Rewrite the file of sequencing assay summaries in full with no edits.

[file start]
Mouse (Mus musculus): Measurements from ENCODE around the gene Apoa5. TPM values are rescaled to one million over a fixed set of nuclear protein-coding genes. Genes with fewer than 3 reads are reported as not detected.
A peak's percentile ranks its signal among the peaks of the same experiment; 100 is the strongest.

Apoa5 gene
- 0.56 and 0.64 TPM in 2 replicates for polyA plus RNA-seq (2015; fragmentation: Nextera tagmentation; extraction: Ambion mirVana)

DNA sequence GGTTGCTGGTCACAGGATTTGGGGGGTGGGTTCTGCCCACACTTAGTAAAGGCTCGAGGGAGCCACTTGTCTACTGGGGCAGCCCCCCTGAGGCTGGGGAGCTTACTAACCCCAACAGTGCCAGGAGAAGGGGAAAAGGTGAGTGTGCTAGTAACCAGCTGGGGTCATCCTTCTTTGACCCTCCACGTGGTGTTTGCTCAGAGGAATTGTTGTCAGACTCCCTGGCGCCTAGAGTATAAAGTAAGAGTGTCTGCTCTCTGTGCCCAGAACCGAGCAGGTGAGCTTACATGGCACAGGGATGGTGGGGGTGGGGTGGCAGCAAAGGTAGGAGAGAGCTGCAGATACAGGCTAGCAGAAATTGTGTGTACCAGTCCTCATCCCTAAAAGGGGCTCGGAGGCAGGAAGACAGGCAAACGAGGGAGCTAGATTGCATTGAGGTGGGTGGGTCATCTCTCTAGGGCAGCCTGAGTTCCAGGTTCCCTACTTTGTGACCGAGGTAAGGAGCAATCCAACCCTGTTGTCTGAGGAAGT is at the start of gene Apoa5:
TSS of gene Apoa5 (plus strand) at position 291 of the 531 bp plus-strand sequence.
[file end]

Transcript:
Mouse (Mus musculus): Measurements from ENCODE around the gene Apoa5. TPM values are rescaled to one million over a fixed set of nuclear protein-coding genes. Genes with fewer than 3 reads are reported as not detected.
A peak's percentile ranks its signal among the peaks of the same experiment; 100 is the strongest.

Apoa5 gene
- 0.56 and 0.64 TPM in 2 replicates for polyA plus RNA-seq (2015; fragmentation: Nextera tagmentation; extraction: Ambion mirVana)

DNA sequence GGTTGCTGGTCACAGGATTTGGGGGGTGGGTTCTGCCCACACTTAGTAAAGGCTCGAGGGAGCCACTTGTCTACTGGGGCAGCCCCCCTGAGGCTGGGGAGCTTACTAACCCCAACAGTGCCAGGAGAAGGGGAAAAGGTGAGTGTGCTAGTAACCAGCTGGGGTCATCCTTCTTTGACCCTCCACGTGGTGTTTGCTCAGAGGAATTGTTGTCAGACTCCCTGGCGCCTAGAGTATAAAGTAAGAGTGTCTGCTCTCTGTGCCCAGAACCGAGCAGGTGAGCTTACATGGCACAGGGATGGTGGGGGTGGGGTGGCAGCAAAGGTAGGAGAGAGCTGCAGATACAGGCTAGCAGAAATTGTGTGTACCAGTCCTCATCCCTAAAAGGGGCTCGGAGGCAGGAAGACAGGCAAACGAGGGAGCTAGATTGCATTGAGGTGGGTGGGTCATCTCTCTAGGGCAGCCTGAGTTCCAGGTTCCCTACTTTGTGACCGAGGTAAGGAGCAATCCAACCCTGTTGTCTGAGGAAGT is at the start of gene Apoa5:
TSS of gene Apoa5 (plus strand) at position 291 of the 531 bp plus-strand sequence.